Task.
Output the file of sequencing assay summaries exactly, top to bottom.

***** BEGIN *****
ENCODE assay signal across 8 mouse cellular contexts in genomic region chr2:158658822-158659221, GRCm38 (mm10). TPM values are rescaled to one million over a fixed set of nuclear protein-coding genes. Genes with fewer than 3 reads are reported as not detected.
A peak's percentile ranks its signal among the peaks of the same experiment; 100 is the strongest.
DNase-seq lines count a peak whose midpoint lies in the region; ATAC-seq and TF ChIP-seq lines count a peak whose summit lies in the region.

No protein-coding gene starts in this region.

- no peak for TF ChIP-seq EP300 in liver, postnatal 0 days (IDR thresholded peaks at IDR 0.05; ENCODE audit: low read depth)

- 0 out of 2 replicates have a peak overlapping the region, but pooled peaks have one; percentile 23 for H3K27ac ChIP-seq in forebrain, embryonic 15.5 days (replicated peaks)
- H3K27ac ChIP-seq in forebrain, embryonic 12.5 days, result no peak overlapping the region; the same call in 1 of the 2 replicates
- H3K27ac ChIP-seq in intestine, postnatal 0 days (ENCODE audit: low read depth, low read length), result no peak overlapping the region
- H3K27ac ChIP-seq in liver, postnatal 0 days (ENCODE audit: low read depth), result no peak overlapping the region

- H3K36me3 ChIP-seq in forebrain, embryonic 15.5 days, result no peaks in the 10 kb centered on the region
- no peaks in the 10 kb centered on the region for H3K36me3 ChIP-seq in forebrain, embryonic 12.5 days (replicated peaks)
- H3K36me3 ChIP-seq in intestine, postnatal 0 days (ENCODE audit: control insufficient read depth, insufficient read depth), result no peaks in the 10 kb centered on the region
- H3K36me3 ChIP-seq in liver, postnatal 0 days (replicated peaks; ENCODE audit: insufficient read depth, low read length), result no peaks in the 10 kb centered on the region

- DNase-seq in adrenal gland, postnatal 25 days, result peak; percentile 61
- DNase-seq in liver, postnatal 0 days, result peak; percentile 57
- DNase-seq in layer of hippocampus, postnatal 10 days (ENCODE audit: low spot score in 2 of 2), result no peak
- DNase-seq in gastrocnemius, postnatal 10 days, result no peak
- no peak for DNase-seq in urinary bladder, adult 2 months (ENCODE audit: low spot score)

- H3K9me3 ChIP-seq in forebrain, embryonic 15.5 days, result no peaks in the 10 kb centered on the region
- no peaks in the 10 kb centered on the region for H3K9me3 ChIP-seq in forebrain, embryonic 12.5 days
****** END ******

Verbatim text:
ENCODE assay signal across 8 mouse cellular contexts in genomic region chr2:158658822-158659221, GRCm38 (mm10). TPM values are rescaled to one million over a fixed set of nuclear protein-coding genes. Genes with fewer than 3 reads are reported as not detected.
A peak's percentile ranks its signal among the peaks of the same experiment; 100 is the strongest.
DNase-seq lines count a peak whose midpoint lies in the region; ATAC-seq and TF ChIP-seq lines count a peak whose summit lies in the region.

No protein-coding gene starts in this region.

- no peak for TF ChIP-seq EP300 in liver, postnatal 0 days (IDR thresholded peaks at IDR 0.05; ENCODE audit: low read depth)

- 0 out of 2 replicates have a peak overlapping the region, but pooled peaks have one; percentile 23 for H3K27ac ChIP-seq in forebrain, embryonic 15.5 days (replicated peaks)
- H3K27ac ChIP-seq in forebrain, embryonic 12.5 days, result no peak overlapping the region; the same call in 1 of the 2 replicates
- H3K27ac ChIP-seq in intestine, postnatal 0 days (ENCODE audit: low read depth, low read length), result no peak overlapping the region
- H3K27ac ChIP-seq in liver, postnatal 0 days (ENCODE audit: low read depth), result no peak overlapping the region

- H3K36me3 ChIP-seq in forebrain, embryonic 15.5 days, result no peaks in the 10 kb centered on the region
- no peaks in the 10 kb centered on the region for H3K36me3 ChIP-seq in forebrain, embryonic 12.5 days (replicated peaks)
- H3K36me3 ChIP-seq in intestine, postnatal 0 days (ENCODE audit: control insufficient read depth, insufficient read depth), result no peaks in the 10 kb centered on the region
- H3K36me3 ChIP-seq in liver, postnatal 0 days (replicated peaks; ENCODE audit: insufficient read depth, low read length), result no peaks in the 10 kb centered on the region

- DNase-seq in adrenal gland, postnatal 25 days, result peak; percentile 61
- DNase-seq in liver, postnatal 0 days, result peak; percentile 57
- DNase-seq in layer of hippocampus, postnatal 10 days (ENCODE audit: low spot score in 2 of 2), result no peak
- DNase-seq in gastrocnemius, postnatal 10 days, result no peak
- no peak for DNase-seq in urinary bladder, adult 2 months (ENCODE audit: low spot score)

- H3K9me3 ChIP-seq in forebrain, embryonic 15.5 days, result no peaks in the 10 kb centered on the region
- no peaks in the 10 kb centered on the region for H3K9me3 ChIP-seq in forebrain, embryonic 12.5 days